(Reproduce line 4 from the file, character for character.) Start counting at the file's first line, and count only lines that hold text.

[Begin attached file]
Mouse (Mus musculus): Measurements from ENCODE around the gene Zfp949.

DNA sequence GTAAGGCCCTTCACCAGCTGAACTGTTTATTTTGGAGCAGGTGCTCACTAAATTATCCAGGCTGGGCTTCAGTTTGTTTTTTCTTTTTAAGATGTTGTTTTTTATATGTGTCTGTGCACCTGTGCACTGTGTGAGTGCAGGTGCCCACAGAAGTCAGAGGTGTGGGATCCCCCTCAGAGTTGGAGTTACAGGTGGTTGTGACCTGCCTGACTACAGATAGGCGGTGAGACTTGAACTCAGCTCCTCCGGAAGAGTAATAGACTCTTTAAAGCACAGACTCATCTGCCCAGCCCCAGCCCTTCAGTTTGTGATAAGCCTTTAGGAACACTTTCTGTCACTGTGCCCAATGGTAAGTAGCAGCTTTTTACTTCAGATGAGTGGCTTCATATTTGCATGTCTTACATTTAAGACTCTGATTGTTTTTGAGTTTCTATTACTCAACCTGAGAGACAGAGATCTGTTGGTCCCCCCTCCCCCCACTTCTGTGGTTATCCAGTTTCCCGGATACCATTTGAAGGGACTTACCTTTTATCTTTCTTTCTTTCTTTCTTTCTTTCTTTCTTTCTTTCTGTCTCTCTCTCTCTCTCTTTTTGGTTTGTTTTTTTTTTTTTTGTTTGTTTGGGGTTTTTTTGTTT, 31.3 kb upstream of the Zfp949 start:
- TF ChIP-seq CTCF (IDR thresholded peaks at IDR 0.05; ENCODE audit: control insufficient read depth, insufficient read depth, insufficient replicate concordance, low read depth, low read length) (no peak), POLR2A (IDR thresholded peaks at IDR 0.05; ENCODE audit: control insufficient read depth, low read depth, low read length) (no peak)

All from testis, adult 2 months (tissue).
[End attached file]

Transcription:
All from testis, adult 2 months (tissue).